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HCV-infected patients need access now to new direct-acting antiviral agents to avert liver-related deaths


To the Editor: We recently used a modelling approach to describe how the burden of infection with hepatitis C virus (HCV) and the associated health care costs in Australia will increase as the infected population ages.1 We showed that increasing the efficacy of antiviral therapy and the number of patients treated could avert the expected increase in deaths from HCV-related liver disease and in the number of patients with end stage HCV-related liver disease. We did not include the specific costs of new direct-acting antiviral (DAA) regimens, as these are yet to be determined in Australia. We know that the cost of the new regimens has elicited discussion internationally about the ability of payers to meet those costs.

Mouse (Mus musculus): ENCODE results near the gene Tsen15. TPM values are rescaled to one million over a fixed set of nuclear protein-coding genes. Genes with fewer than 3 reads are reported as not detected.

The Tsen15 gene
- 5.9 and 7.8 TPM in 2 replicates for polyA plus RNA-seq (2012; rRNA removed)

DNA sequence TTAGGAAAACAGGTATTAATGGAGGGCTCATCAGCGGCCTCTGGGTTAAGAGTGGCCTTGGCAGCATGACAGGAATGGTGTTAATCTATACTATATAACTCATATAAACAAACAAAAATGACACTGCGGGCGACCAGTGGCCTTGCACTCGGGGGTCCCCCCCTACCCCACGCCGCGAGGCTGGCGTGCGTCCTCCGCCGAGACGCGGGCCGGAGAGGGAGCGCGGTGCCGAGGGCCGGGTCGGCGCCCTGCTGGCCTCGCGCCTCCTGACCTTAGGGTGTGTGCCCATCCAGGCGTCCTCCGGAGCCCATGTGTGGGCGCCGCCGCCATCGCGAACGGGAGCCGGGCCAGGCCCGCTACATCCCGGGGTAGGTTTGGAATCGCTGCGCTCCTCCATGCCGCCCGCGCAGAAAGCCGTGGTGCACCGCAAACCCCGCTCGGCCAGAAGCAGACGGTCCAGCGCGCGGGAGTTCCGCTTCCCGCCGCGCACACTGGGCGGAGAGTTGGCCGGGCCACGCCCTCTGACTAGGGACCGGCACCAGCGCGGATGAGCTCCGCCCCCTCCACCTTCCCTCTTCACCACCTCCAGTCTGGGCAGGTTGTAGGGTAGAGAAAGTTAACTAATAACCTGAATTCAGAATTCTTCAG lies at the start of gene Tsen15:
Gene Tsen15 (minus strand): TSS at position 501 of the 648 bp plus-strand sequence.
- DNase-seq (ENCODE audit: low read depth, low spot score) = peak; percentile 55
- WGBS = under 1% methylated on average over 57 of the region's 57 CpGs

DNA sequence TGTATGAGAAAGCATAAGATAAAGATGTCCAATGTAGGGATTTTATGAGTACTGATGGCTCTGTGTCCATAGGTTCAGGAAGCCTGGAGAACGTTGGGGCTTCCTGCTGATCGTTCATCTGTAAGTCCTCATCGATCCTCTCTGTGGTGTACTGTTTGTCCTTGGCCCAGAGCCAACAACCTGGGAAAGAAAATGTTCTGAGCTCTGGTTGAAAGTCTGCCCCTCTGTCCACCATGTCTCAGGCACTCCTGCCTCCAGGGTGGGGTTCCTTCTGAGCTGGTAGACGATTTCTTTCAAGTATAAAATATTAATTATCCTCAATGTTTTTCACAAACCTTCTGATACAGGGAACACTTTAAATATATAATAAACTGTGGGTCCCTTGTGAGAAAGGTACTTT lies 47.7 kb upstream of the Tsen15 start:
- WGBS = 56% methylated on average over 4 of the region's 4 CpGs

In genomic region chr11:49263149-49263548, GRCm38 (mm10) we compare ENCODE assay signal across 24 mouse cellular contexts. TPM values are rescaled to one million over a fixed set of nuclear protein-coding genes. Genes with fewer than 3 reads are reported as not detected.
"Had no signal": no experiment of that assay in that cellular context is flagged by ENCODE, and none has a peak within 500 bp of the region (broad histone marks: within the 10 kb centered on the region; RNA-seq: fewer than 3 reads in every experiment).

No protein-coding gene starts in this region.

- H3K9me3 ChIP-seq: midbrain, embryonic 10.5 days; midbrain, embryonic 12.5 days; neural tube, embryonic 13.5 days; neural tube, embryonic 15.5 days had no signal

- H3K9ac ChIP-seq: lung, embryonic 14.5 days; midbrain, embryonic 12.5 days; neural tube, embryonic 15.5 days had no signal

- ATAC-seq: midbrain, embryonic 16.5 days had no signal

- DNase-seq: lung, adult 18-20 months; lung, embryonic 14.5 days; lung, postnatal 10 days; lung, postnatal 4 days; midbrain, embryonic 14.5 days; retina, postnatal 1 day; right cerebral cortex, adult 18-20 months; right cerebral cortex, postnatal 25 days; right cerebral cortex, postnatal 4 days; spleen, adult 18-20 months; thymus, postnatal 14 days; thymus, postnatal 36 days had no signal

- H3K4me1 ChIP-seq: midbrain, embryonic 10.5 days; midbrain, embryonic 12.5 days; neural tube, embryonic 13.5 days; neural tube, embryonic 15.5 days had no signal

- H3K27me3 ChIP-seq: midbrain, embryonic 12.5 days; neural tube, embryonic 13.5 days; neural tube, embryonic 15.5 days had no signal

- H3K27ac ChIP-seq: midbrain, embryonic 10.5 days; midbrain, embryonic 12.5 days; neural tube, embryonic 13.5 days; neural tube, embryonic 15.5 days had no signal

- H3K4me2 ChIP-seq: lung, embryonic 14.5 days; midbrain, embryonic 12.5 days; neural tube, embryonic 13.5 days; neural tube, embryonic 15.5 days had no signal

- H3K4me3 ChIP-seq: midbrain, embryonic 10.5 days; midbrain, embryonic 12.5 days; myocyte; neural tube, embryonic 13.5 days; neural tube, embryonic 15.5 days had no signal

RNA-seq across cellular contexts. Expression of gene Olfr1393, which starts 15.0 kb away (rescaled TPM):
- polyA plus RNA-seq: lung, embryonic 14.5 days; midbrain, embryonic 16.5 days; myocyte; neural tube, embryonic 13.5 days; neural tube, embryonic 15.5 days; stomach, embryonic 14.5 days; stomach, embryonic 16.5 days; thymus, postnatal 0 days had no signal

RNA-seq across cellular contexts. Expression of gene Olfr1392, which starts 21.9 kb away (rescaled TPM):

Importantly, compared with previous regimens, DAA therapies offer higher cure rates, simplified dosing, shorter treatment duration and are better tolerated — albeit at a substantial price.

Given the difficult decisions that will need to be made by the Australian Government, we examined the impact of delayed access to DAA treatment by modelling 1-year and 2-year delays. Currently, an estimated 2550 patients are treated with interferons and/or first-generation protease inhibitors.1 In the DAA scenario, we assumed cure rates of over 90%, drug availability in 2015 and an increase in the number of patients treated to 3550…